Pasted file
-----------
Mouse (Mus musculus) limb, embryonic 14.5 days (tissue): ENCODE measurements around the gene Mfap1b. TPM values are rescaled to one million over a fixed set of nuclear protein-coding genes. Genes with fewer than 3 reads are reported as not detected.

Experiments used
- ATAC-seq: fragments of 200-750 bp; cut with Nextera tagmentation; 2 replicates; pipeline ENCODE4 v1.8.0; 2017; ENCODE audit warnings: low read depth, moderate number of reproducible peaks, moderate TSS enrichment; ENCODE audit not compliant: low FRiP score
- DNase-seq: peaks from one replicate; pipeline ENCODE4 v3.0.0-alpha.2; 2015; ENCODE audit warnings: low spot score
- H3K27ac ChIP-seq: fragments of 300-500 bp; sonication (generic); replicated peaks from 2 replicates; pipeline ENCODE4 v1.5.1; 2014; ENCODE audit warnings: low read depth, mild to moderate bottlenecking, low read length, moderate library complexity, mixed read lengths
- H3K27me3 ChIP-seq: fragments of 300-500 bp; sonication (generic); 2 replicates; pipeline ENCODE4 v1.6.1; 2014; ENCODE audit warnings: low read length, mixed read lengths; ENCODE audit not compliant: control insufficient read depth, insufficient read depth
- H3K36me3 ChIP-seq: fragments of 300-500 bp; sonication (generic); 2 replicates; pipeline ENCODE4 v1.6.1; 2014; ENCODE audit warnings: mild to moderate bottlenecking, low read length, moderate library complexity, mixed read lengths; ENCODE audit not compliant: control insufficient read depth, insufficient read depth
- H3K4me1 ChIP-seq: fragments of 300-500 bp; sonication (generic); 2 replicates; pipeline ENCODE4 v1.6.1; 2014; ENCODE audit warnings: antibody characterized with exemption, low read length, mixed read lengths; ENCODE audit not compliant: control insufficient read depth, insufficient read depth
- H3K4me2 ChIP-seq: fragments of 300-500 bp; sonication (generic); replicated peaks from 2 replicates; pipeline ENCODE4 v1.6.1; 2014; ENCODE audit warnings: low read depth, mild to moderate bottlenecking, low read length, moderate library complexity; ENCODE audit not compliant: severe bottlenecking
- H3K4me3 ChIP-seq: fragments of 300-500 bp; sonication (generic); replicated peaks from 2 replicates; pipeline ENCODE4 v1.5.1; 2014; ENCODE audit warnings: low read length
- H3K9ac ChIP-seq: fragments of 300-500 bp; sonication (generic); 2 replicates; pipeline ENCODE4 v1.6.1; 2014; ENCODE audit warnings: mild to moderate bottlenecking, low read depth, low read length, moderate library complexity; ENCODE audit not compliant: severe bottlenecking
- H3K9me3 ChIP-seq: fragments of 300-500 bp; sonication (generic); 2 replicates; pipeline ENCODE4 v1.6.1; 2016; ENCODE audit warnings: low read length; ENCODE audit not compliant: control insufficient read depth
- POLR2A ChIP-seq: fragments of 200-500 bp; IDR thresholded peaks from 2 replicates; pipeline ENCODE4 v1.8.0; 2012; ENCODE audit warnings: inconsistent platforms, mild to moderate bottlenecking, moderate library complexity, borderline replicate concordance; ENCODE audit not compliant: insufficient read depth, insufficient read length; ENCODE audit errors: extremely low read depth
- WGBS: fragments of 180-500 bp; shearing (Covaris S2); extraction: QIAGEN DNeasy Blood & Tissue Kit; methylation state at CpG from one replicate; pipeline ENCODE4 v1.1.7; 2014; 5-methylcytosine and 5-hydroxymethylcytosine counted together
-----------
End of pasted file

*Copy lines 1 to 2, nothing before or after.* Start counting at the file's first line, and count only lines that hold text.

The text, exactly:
Mouse (Mus musculus) limb, embryonic 14.5 days (tissue): ENCODE measurements around the gene Mfap1b. TPM values are rescaled to one million over a fixed set of nuclear protein-coding genes. Genes with fewer than 3 reads are reported as not detected.

Experiments used